A day in the life of a chicken in a low welfare industrial farm
These chickens don’t have a name or a number because they are packed, thirty thousand in each of eight sheds, on a farm. Here is what one experiences:
She does not wake up at dawn as she would do naturally with the rising sun because she has never seen daylight. The shed she lives in has no windows and the artificial lights are left on to create long days and short nights making it difficult for her to rest properly.
There is no peace in the shed. Huge fans at one end crank air down the length of the building and water and feed pipes rattle and squeak.
Around her thousands cluck and call, adding to the constant din. There was more space in the sheds when they were younger but now they are almost fully grown there is little room to move and each chicken has less space than a piece of A4 paper.
She tries to stand up but the pain in her legs and the heavy weight of her chest makes it difficult and she is only able to waddle forward.
At five weeks old she is nearly full sized, which should have taken eight weeks but years of selective breeding have designed her to reach full weight for meat in a shorter time and her weak legs can’t keep pace with her body’s rapid growth.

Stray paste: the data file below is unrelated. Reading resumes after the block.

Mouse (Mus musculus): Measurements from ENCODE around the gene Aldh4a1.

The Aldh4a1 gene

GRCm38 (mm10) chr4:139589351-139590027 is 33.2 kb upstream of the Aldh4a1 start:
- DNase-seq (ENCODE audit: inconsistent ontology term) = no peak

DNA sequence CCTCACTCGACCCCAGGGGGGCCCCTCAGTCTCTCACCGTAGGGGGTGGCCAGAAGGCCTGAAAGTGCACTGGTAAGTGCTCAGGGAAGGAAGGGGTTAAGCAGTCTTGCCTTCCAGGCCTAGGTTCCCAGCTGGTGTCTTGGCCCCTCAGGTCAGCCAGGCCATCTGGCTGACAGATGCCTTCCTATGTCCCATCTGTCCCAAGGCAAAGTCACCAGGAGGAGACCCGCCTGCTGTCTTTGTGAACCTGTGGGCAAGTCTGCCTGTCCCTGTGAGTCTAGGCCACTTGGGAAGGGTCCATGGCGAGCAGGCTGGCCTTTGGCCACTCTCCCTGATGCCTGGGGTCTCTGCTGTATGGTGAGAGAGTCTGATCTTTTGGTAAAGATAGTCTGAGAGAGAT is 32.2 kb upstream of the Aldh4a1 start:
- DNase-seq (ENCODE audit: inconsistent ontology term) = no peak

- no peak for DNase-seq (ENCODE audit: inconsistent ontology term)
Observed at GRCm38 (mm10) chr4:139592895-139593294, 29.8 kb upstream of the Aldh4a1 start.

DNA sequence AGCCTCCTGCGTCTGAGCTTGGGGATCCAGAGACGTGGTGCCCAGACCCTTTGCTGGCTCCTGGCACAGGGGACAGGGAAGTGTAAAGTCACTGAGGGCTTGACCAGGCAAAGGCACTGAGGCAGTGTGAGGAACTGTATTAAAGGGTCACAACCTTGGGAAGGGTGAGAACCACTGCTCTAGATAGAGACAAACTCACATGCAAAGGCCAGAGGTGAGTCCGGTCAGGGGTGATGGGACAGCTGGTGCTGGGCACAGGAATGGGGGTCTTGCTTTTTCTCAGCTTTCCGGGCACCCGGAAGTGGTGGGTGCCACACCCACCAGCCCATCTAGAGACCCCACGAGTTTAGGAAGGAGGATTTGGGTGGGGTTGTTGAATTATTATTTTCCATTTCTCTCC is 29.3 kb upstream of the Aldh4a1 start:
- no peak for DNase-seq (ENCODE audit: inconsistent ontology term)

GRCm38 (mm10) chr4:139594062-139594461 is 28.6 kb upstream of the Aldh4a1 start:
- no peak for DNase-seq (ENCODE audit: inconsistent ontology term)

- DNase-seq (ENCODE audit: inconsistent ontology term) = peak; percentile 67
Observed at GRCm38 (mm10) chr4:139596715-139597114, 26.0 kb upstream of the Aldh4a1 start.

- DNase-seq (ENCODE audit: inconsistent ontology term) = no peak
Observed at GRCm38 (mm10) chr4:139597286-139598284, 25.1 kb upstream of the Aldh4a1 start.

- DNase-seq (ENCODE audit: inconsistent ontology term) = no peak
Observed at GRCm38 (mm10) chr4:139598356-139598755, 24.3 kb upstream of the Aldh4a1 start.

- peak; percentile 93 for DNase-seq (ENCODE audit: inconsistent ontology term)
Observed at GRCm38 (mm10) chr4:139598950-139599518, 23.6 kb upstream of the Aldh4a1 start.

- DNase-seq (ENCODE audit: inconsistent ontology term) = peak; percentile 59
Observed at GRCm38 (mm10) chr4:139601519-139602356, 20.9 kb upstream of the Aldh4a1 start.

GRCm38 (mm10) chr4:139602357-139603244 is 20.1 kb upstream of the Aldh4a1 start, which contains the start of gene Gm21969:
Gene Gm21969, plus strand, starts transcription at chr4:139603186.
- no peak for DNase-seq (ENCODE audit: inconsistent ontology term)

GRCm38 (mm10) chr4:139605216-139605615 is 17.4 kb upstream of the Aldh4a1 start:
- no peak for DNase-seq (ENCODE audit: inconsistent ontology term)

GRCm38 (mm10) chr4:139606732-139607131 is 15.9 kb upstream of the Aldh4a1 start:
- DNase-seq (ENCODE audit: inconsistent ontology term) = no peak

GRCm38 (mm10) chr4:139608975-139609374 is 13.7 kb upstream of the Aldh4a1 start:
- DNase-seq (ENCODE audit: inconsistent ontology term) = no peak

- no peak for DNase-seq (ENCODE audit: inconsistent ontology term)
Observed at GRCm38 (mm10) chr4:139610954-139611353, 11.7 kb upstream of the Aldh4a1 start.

Industrially farmed birds are crammed into filthy crates for transportation. Crushed, the birds bruise and hemorrhage.
Even if she could move easily like some of the other chickens, there would be nowhere to go and nothing to explore.
Her natural instincts are to forage for food, wandering far and wide in her search of seeds and grubs. She needs to dust bathe to keep her skin and feathers healthy and to perform basic natural behaviors such as perching.
But the shed where she lives is bare except for feed, water and litter.
The lack of natural light and the barren environment means there is nothing to do other than eat and drink and she’s suffering as a consequence.
Without being able to dust bathe her skin has developed irritations and legions and the poor quality litter is full of her and the other chicken’s own droppings, which has given her painful sores and burns on her legs and feet.
As she slowly makes her way to the feeder, her heart straining in her chest, she starts to struggle. The shed is hot and the air is thick with feces. She sits again, too tired and sore to continue.
The acrid fumes of ammonia in the air sting her eyes and have damaged her lungs giving her breathing problems.
So much of her body hurts. Around her thirty thousand little hearts beat weakly.
Too many of them never having experienced a life worth living.
Every day, millions of chickens experience physical and psychological suffering on farms around the world. Without intervention, we face a runaway problem, as the global demand for chicken meat means that food companies often choose to prioritize profit over animal welfare. We are focused on improving the lives of indoor-farmed chickens through the use of high welfare systems.
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